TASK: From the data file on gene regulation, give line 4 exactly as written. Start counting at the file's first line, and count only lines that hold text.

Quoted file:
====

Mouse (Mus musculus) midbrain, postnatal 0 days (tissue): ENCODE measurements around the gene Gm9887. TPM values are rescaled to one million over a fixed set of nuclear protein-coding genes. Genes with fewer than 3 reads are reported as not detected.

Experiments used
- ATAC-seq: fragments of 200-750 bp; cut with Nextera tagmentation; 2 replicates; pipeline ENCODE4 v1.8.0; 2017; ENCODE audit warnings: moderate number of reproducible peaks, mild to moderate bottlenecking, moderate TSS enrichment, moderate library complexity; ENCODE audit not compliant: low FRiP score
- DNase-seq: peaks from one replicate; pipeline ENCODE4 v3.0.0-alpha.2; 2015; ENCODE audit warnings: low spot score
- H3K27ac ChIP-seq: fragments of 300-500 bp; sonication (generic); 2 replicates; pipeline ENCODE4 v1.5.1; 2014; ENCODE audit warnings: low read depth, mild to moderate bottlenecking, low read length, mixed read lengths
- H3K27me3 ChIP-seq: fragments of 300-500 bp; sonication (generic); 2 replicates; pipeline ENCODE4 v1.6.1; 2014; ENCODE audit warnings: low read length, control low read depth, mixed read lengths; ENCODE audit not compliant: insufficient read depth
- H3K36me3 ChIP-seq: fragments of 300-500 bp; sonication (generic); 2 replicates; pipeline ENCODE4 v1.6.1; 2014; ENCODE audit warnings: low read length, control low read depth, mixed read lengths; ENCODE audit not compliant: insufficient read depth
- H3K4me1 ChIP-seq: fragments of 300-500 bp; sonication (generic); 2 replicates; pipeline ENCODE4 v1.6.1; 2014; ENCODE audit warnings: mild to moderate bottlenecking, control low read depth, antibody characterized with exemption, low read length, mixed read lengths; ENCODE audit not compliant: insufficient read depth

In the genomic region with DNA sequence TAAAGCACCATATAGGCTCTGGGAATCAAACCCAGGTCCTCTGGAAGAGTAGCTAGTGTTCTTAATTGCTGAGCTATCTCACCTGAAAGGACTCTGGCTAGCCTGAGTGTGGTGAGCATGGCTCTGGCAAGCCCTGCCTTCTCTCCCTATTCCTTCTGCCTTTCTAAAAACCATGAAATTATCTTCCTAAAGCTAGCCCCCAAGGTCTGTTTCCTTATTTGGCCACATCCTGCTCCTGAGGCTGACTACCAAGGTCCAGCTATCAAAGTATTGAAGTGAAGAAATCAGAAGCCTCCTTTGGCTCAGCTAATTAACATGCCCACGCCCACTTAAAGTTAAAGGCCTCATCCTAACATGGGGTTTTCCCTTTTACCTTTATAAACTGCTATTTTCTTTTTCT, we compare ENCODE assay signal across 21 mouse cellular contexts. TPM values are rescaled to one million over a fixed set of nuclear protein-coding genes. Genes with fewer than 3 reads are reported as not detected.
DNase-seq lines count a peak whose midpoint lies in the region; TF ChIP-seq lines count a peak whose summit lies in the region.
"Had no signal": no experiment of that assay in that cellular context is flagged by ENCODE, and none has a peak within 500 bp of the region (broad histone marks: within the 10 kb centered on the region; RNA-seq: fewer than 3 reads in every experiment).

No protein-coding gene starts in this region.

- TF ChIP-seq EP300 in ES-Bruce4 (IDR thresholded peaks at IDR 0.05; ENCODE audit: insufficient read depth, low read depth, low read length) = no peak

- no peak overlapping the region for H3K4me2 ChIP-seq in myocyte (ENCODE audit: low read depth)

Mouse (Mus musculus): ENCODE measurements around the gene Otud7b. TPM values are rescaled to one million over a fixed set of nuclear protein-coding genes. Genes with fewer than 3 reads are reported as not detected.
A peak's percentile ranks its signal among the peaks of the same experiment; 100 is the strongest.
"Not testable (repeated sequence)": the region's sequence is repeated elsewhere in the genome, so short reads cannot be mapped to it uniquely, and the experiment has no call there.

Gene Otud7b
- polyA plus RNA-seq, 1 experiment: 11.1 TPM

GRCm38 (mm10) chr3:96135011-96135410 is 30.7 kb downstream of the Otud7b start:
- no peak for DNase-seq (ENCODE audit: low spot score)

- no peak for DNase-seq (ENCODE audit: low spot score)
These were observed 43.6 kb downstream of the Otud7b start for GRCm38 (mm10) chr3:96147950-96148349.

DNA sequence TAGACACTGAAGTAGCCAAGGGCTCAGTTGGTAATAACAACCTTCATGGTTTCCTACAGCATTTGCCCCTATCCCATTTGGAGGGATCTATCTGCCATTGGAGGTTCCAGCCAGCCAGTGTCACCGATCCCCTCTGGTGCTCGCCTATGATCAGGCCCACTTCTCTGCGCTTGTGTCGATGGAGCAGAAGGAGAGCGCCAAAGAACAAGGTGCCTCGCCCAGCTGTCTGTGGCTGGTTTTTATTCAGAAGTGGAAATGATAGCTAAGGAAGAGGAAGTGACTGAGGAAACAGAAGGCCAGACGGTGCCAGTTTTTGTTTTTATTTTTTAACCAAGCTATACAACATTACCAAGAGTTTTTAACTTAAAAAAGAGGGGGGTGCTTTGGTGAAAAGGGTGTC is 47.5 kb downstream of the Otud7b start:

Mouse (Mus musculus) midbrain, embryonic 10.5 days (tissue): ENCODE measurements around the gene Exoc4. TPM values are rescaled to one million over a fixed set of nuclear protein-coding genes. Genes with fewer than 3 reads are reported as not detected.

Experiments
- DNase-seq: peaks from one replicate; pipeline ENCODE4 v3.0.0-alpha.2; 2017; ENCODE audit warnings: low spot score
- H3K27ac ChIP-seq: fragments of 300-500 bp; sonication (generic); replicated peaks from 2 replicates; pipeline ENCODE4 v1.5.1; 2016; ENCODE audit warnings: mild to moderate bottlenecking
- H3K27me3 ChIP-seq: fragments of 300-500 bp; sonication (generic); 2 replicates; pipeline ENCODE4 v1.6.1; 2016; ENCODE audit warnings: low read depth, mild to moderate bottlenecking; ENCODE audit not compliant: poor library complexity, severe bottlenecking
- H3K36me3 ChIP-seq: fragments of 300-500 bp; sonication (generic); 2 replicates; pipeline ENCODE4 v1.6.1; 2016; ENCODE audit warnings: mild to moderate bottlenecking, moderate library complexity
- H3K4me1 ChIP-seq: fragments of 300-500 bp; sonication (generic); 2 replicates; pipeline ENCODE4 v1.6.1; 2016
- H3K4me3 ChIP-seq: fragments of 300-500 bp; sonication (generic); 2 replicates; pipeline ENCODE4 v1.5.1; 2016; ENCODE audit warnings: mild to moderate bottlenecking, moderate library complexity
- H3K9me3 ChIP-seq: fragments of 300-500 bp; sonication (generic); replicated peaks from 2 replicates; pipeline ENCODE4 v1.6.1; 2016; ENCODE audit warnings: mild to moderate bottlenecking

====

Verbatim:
- DNase-seq: peaks from one replicate; pipeline ENCODE4 v3.0.0-alpha.2; 2015; ENCODE audit warnings: low spot score